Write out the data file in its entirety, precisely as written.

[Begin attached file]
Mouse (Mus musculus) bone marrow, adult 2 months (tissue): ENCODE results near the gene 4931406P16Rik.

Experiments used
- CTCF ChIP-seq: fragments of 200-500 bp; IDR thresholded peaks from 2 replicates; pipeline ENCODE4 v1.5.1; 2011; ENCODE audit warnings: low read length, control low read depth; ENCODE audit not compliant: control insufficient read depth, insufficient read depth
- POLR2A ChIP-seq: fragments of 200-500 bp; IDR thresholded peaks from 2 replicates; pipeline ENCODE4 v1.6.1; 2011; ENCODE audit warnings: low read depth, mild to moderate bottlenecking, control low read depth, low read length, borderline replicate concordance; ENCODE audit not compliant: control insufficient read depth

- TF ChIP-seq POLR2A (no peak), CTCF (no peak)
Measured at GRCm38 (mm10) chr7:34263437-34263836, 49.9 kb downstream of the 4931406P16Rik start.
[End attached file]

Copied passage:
Mouse (Mus musculus) bone marrow, adult 2 months (tissue): ENCODE results near the gene 4931406P16Rik.

Experiments used
- CTCF ChIP-seq: fragments of 200-500 bp; IDR thresholded peaks from 2 replicates; pipeline ENCODE4 v1.5.1; 2011; ENCODE audit warnings: low read length, control low read depth; ENCODE audit not compliant: control insufficient read depth, insufficient read depth
- POLR2A ChIP-seq: fragments of 200-500 bp; IDR thresholded peaks from 2 replicates; pipeline ENCODE4 v1.6.1; 2011; ENCODE audit warnings: low read depth, mild to moderate bottlenecking, control low read depth, low read length, borderline replicate concordance; ENCODE audit not compliant: control insufficient read depth

- TF ChIP-seq POLR2A (no peak), CTCF (no peak)
Measured at GRCm38 (mm10) chr7:34263437-34263836, 49.9 kb downstream of the 4931406P16Rik start.